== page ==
I was recently called for the fifth time as a Sunday school teacher, and once again I am very pleased. I teach professionally — mostly high school, mostly English and humanities — and I find the process of preparing and delivering a lesson comfortable and enjoyable.

Because my professional obligations having shifted in recent years, I have been thinking more about the way we teach and the way we learn in Sunday School, applying the same pedagogical concepts of teaching literature to high school students to the teaching of Sunday School. Today I will talk muse a little about methodology and outcomes.

I generally teach Gospel Doctrine in the same way I teach a literature class. We have a text and we are looking at the text’s apparent purpose and its methods in pursuing that purpose. As I generally do with literature, I make the assumption that the text is successful, doing an analysis of the text rather than an evaluation.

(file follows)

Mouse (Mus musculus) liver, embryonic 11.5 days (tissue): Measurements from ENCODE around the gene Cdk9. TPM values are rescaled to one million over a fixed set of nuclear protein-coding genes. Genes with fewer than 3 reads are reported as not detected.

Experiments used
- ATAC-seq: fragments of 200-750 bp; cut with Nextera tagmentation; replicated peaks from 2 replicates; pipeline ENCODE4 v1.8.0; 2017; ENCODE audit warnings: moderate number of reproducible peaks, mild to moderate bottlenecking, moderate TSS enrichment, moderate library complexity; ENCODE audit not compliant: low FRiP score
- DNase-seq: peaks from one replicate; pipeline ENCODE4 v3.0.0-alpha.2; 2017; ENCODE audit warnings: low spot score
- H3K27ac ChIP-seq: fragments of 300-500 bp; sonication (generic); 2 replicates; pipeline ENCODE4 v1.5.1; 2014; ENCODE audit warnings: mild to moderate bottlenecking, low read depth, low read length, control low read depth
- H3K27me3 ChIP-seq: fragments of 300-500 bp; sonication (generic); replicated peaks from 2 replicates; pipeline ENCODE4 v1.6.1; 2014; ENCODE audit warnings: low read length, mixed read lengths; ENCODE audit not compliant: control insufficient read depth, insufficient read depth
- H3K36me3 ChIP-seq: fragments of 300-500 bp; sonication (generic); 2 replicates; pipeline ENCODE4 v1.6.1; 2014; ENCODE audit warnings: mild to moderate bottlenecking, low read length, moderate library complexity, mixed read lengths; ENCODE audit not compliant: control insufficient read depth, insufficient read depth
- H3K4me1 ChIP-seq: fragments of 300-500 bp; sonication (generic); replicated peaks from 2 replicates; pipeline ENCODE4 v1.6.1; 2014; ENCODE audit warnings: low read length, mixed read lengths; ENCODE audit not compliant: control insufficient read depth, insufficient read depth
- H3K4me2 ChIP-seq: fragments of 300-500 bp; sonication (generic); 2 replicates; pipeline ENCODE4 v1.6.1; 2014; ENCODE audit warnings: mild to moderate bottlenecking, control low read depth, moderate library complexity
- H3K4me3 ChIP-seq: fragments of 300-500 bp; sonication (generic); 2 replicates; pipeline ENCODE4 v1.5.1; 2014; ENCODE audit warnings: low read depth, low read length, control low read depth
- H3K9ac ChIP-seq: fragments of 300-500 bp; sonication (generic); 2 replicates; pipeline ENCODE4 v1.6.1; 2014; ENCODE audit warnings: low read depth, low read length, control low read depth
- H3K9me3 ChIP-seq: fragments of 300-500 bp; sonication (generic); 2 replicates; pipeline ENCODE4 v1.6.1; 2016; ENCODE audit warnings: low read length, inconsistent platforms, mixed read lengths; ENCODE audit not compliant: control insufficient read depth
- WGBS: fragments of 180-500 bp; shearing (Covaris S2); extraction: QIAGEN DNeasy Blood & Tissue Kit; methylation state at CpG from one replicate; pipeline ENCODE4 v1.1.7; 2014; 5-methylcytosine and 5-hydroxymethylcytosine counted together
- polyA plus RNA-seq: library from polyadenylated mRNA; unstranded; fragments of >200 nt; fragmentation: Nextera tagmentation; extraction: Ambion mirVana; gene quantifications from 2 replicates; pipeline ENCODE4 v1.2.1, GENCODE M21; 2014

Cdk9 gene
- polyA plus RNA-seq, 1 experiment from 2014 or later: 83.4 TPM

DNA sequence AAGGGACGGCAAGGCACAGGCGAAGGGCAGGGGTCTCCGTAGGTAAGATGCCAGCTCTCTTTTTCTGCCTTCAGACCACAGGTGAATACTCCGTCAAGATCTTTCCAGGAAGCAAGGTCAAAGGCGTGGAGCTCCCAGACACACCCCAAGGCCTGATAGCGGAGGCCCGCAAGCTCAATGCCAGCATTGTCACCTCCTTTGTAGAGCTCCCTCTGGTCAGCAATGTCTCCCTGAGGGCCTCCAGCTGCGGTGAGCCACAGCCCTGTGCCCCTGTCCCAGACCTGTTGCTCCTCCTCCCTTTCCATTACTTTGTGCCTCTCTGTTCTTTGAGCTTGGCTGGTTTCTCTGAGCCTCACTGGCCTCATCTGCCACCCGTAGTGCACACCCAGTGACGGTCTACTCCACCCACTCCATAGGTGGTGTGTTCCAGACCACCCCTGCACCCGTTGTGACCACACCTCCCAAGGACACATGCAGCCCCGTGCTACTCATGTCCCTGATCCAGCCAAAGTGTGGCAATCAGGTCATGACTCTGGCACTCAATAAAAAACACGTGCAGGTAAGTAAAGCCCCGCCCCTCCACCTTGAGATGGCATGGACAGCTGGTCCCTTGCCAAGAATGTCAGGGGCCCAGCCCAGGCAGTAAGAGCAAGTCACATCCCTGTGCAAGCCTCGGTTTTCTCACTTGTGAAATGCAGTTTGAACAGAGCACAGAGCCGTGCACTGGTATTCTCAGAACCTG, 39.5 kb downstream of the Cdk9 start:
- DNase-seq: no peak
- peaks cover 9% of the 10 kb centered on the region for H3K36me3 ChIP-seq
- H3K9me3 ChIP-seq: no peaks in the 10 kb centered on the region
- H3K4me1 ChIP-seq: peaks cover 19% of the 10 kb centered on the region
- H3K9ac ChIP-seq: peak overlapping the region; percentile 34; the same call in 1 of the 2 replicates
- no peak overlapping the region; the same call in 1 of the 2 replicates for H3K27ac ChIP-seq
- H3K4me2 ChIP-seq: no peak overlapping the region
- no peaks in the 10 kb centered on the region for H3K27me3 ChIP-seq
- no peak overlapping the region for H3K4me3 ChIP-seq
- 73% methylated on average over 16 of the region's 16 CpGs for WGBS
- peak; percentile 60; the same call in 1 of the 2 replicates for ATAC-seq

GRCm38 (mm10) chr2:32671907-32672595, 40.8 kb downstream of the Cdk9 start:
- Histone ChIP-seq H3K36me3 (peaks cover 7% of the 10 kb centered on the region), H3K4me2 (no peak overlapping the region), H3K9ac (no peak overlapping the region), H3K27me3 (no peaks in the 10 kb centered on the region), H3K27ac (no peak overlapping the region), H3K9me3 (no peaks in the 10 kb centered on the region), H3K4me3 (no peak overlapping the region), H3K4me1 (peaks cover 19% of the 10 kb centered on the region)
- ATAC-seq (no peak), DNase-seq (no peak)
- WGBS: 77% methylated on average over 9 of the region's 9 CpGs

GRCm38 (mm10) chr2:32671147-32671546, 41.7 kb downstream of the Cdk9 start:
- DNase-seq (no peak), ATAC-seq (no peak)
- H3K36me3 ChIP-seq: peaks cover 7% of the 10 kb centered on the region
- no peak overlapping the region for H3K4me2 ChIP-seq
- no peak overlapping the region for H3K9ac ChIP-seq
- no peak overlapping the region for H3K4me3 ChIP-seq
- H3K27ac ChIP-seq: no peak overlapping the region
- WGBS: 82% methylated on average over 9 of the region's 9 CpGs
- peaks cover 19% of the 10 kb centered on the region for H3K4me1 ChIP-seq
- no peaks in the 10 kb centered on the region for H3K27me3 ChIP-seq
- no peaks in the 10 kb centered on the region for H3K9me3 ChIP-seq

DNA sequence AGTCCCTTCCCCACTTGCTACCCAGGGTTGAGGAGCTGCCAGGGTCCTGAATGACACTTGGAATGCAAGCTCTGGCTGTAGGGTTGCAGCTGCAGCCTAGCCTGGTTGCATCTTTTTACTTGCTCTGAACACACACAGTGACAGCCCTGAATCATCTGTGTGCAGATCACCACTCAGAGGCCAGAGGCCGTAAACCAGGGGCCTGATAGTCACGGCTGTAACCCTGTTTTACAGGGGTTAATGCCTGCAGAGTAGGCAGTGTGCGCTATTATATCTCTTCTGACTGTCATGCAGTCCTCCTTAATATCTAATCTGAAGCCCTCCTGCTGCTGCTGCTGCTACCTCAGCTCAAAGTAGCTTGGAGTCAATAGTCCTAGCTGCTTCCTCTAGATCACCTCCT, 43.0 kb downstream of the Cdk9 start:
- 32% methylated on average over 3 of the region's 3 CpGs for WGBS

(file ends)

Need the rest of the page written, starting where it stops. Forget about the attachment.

But what reading of the text do we favor? As J. Stapley pointed out there are different approaches, and I am certainly interested in offering flavors of all of those readings. In the end, my job is not to offer a single reading of the text, whether that reading be my own or the authoritative reading.

As a literature teacher, I want students to develop their own reading, supported by the following:  [Read more...]

Organizing the Doctrine and Covenants Lessons: Or, Why the Topical Approach Doesn’t Work

Being an early Mormon history nerd, I was really excited for this year’s sunday school curriculum. However, two things have derailed my excitement: first, a calling as primary teacher will keep me out of the adult sunday school class. (Which is a shame, because we have two great Gospel Doctrine teachers—a rarity, in my experience.) Second, glancing over the manual for the year, I was reminded of how horribly the revelations are organized, and how that organization hinders our understanding of the revelations and their context. [Read more...]